On the other hand, the Orthodox reject “late traditions.” Papal Infallibility, the addition of the filioque to the Nicean Creed, Purgatory, Indulgences, the Immaculate Conception of Mary (the view that Mary conceived without original sin), are some of the “late traditions” held by Roman Catholicism that they reject.

Orthodox also feel that Protestantism, in its attempt to free itself from Roman excesses, has sorely over-corrected its course.

The Composition of Holy Tradition

And of what does the Holy Tradition of the Orthodox Church consist?

The Bible

For Orthodox, the Bible is the extreme expression of God’s revelation to man; it is therefore the preeminent source of Holy Tradition. For Orthodox, the Bible is not something regarded as set up over the Church, but as something that lives and is understood within the Church. The Church which decided the canon of Holy Scripture is the Church alone which can interpret its contents.

The Orthodox have the same New Testament as do other Christians.  However, the Old Testament differs from the “Protestant Bible” because it includes ten books known as the “Deutero-Canonical Books.”

The Orthodox use the Greek translation of the Old Testament known as the Septuagint. When a difference arises between the original Hebrew and the Septuagint, the Orthodox believe that the changes were made under the guidance of the Holy Spirit. The “Deutero-Canonical Books” were declared to be “genuine parts of Scripture” by the Councils of Jassy (1642) and Jerusalem (1672). However, most Orthodox scholars follow the view of Athanasius and Jerome that those books, “although part of the Bible, stand on a lower footing than the rest of the Old Testament.”[vii]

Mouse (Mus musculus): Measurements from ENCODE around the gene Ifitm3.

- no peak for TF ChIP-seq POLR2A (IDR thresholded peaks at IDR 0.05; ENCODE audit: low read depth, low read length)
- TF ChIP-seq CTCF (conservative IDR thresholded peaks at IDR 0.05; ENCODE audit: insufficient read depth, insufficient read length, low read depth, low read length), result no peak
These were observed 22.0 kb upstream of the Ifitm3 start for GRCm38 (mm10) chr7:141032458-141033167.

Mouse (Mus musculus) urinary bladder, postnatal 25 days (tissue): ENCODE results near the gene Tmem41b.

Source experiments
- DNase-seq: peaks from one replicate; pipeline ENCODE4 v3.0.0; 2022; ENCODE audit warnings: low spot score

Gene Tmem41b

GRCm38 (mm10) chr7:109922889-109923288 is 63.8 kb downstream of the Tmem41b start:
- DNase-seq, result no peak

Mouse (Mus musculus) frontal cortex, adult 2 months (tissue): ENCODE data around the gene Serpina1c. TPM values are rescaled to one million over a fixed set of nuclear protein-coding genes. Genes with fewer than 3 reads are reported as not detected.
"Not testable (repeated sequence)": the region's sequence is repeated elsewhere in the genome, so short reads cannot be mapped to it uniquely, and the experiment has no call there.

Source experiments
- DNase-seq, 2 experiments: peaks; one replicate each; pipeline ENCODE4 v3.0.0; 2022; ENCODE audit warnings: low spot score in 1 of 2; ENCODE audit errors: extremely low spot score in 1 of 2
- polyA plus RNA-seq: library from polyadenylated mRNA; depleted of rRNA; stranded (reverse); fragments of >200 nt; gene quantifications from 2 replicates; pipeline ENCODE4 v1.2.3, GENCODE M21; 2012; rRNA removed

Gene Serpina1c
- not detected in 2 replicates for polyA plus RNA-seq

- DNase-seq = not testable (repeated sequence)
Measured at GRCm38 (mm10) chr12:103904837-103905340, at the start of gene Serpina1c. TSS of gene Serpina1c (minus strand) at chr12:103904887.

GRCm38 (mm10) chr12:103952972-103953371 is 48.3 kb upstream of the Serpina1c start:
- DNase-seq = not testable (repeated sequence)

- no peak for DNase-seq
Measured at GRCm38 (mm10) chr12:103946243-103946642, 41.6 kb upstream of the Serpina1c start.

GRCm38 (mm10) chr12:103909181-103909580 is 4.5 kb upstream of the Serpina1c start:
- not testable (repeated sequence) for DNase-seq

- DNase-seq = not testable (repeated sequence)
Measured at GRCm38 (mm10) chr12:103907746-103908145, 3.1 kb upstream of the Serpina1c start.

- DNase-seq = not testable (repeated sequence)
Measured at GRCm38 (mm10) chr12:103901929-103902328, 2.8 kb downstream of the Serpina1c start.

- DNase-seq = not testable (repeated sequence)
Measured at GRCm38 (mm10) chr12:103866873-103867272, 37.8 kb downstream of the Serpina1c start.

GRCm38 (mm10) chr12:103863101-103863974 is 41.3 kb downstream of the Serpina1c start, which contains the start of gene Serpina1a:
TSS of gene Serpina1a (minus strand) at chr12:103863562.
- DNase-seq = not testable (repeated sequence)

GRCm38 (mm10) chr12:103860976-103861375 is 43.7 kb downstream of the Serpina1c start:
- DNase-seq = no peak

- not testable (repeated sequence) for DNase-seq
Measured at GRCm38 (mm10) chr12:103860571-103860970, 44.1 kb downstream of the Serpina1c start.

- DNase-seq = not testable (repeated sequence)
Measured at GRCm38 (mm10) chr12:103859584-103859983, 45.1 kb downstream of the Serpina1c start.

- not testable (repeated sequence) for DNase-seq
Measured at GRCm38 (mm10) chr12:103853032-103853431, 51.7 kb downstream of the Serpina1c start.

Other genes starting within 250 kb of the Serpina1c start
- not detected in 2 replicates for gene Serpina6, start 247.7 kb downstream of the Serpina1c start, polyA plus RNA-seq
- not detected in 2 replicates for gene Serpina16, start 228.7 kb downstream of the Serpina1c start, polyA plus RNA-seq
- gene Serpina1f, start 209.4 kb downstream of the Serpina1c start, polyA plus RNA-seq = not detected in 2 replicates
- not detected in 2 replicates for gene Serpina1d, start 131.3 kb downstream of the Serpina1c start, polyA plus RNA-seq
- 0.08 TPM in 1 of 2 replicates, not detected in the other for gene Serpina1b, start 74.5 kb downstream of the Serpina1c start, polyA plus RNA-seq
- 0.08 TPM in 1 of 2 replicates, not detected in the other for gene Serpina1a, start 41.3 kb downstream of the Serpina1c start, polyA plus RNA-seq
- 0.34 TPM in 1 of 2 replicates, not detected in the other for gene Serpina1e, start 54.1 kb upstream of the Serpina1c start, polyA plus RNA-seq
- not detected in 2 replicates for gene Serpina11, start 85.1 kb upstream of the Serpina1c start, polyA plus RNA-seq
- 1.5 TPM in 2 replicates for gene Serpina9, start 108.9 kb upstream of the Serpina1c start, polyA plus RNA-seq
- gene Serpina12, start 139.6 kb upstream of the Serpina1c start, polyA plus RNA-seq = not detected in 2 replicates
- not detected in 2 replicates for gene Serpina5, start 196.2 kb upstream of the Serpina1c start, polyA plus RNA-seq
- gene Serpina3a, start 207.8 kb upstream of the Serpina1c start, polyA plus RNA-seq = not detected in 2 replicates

In worship the Orthodox regard the Bible as a verbal icon of Christ. The Seventh Ecumenical Council established the veneration of icons and the Book of Gospels. The Gospel Book has a place of honor on every Orthodox altar; it is carried in procession and honored by the faithful through outward acts of kissing the Book and prostrations before it.

The Seven Ecumenical Councils

For Orthodox, the doctrinal definitions of an Ecumenical Council are infallible. These definitions are true expressions in harmony with the content of Holy Scripture. The Orthodox recite the Nicene Creed in its original form at every celebration of the Eucharist. The Apostles’ Creed and the Athanasian Creed (without filioque) do not possess the same authority as the Nicene Creed because they were not the product of an Ecumenical Council.

Later Councils